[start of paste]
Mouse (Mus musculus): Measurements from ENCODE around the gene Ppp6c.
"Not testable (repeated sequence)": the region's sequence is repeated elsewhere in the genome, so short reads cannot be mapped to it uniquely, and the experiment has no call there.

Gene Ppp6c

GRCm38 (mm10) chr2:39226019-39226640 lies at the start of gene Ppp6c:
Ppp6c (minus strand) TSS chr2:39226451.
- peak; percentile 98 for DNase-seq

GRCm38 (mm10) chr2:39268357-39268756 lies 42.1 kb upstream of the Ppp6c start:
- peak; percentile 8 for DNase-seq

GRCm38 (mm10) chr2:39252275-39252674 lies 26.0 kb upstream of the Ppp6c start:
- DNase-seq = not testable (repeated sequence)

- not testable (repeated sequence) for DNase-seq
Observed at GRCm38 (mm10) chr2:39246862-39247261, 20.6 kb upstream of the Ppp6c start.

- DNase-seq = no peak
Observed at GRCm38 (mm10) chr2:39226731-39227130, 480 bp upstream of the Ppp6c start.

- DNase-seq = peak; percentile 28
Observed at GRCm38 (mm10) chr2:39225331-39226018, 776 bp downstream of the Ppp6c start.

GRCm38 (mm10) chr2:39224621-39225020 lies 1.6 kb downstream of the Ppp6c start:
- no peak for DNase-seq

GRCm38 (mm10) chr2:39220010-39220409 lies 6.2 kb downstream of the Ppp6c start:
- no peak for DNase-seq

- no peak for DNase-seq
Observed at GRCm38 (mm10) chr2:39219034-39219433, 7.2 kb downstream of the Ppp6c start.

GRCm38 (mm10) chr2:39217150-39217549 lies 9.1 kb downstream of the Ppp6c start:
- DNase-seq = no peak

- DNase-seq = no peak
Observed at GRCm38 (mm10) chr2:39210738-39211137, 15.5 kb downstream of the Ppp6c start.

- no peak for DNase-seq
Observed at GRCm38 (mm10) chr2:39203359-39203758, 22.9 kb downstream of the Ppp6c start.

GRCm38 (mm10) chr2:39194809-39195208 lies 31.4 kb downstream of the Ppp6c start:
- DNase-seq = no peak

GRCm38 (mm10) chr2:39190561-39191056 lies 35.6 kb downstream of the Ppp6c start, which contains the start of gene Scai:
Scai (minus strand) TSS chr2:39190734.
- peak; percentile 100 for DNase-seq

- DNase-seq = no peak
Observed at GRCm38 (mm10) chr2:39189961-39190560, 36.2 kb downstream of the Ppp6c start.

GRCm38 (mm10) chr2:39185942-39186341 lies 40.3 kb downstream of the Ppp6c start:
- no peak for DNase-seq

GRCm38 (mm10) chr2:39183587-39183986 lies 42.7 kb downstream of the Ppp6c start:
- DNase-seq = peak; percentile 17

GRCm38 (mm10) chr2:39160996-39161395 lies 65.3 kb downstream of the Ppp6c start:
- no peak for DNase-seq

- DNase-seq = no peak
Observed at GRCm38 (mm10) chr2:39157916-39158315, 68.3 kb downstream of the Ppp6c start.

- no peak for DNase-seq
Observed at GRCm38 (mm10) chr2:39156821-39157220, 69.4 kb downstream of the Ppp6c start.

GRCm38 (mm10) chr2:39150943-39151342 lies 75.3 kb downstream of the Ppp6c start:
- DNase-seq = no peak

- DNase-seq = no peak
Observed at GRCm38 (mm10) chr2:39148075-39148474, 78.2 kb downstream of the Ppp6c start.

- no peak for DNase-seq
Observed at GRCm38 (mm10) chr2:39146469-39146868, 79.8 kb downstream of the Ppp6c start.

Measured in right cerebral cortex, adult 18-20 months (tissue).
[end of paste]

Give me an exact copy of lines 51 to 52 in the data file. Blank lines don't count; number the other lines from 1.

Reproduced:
Observed at GRCm38 (mm10) chr2:39146469-39146868, 79.8 kb downstream of the Ppp6c start.

Measured in right cerebral cortex, adult 18-20 months (tissue).